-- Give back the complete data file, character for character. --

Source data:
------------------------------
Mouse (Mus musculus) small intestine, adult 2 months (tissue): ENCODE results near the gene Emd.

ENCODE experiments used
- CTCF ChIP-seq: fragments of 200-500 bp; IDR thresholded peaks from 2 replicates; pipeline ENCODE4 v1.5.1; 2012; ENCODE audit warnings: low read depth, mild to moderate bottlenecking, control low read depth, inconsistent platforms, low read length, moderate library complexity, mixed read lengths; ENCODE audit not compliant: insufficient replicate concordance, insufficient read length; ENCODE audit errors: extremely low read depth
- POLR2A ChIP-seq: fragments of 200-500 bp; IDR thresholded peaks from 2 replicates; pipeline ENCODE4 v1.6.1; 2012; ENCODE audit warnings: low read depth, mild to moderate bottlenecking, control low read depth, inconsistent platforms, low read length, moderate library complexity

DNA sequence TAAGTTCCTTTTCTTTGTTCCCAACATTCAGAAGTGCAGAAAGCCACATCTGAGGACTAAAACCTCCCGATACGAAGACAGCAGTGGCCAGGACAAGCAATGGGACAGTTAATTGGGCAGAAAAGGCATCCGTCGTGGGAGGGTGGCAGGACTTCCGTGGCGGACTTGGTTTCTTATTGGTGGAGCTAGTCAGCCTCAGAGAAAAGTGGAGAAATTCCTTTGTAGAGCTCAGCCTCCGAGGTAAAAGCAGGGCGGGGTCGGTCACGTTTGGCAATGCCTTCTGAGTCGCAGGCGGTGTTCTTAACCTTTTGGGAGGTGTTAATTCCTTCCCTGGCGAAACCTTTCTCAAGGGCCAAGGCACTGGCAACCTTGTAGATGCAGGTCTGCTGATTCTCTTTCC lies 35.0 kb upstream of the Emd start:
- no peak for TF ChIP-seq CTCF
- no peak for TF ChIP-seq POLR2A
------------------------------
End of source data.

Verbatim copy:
Mouse (Mus musculus) small intestine, adult 2 months (tissue): ENCODE results near the gene Emd.

ENCODE experiments used
- CTCF ChIP-seq: fragments of 200-500 bp; IDR thresholded peaks from 2 replicates; pipeline ENCODE4 v1.5.1; 2012; ENCODE audit warnings: low read depth, mild to moderate bottlenecking, control low read depth, inconsistent platforms, low read length, moderate library complexity, mixed read lengths; ENCODE audit not compliant: insufficient replicate concordance, insufficient read length; ENCODE audit errors: extremely low read depth
- POLR2A ChIP-seq: fragments of 200-500 bp; IDR thresholded peaks from 2 replicates; pipeline ENCODE4 v1.6.1; 2012; ENCODE audit warnings: low read depth, mild to moderate bottlenecking, control low read depth, inconsistent platforms, low read length, moderate library complexity

DNA sequence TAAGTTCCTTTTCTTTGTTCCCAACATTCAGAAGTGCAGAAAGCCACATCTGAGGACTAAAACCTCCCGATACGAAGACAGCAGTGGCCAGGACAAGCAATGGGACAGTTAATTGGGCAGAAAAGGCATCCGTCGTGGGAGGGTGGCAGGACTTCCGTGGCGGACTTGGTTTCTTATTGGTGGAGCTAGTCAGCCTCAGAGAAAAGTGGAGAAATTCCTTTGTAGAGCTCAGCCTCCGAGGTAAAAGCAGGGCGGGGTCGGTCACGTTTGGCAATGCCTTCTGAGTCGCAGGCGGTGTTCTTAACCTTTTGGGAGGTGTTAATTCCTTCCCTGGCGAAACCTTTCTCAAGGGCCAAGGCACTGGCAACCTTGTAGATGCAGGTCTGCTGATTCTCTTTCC lies 35.0 kb upstream of the Emd start:
- no peak for TF ChIP-seq CTCF
- no peak for TF ChIP-seq POLR2A